So...this is a difficult movie review to write, but I really want to write it. My husband and I watched Joyeux Noel last night. We had seen it before, I think around Christmastime last year. This isn't a Christmas movie in the tradition of It's a Wonderful Life. No, it is a war movie about what was certainly the most sane moment in what may have been the most horrible of wars. If you have never heard of the Christmas Truce of 1914 on the Western Front of World War I, then you should definitely read up on it or watch this film. It is a story of what can happen when men stop treating one another like the enemy and start to see their common humanity. I am going to try to stay away from politics in this post, though Lord knows it is easy enough to go there when you are talking about a war movie. But I think there are serious enough differences between World War I and the war(s) that we are in now to make it difficult to relate this film to our current situation. That said, there are definitely still lessons to be learned from this film. Now, on to my "review."
First off, this is a brilliantly filmed movie. The colors, the framing of the scenes, the acting and the directing are all excellent. My only complaint on the aesthetic side was that dubbing of voices for the two actors who play opera singers. While I hate it when the real actor doesn't sing anyway, I especially hate it when the dubbing is poor. The voices of the singers were beautiful, but I got distracted by the off-time dubbing. This was especially bad because the power of music to unite people in the midst of war was an important element to the film.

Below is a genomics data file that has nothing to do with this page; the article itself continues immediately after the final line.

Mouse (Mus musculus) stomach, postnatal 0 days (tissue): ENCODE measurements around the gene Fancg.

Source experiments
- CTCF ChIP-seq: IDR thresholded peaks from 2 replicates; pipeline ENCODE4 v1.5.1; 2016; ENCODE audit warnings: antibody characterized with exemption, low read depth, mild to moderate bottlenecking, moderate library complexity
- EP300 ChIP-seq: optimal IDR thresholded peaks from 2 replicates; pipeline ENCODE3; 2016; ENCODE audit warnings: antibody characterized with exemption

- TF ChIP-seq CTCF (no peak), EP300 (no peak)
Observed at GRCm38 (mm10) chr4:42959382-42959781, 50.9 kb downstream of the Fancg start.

Even with the poor dubbing, however, I give this film a strong recommendation. It is not an easy film to watch, but it is also not a typical war movie. I don't like war movies because they so often glorify the violence. Even World War II movies, in which I strongly identify with the moral right of the Allies, are difficult for me to watch. Even if our side was in the right and their's was in the wrong, the soldiers on both sides were people. They were men with wives and children and mothers and homes. Men who may not have believed in what their country was fighting for but who wanted to protect the people they loved. It is easy to take the moral high road when we talk about war between governments but hard to do so when we bring it down to the level of individual soldiers.
This film does just that. It takes the viewer to a specific place on the Front, to three units of soldiers, to German men, Scottish men, and French men, who have families that they miss, children they have not seen, and brothers who have died fighting in an ugly war. It begins as most war movies do, with a bloody scene of Scots and Frenchmen in a failed attempt to take a few hundred yards of ground by entering the recently shelled German trenches and pushing the enemy back. It was just before Christmas. People elsewhere were lighting trees, singing carols, wrapping gifts, and preparing feasts while these men were shooting machine guns and fighting a pointless war to preserve their "freedom."